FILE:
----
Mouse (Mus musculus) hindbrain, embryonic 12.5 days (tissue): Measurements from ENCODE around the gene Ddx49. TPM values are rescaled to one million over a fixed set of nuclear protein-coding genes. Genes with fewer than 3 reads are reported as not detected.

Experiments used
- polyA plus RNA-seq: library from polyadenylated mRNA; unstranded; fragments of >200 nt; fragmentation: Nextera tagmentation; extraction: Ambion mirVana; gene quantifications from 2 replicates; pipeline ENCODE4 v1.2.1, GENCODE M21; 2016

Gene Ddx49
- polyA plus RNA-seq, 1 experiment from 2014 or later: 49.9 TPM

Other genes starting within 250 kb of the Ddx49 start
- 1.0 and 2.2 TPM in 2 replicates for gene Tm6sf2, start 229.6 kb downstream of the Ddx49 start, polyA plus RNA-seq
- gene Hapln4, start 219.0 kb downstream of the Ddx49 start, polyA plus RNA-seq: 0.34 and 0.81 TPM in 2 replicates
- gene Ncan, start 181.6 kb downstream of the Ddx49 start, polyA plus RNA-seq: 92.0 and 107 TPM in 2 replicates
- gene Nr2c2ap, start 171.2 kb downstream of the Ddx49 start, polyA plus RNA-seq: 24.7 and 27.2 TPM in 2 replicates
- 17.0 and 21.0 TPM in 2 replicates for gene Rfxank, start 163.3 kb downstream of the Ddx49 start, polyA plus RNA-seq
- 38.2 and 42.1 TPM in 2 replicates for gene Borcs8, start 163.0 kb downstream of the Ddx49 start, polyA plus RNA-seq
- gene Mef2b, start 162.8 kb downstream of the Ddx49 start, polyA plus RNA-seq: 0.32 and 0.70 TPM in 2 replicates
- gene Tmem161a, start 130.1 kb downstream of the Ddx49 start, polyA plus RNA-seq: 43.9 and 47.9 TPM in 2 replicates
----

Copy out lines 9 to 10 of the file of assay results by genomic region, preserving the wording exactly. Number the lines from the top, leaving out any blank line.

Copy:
- gene Ncan, start 181.6 kb downstream of the Ddx49 start, polyA plus RNA-seq: 92.0 and 107 TPM in 2 replicates
- gene Nr2c2ap, start 171.2 kb downstream of the Ddx49 start, polyA plus RNA-seq: 24.7 and 27.2 TPM in 2 replicates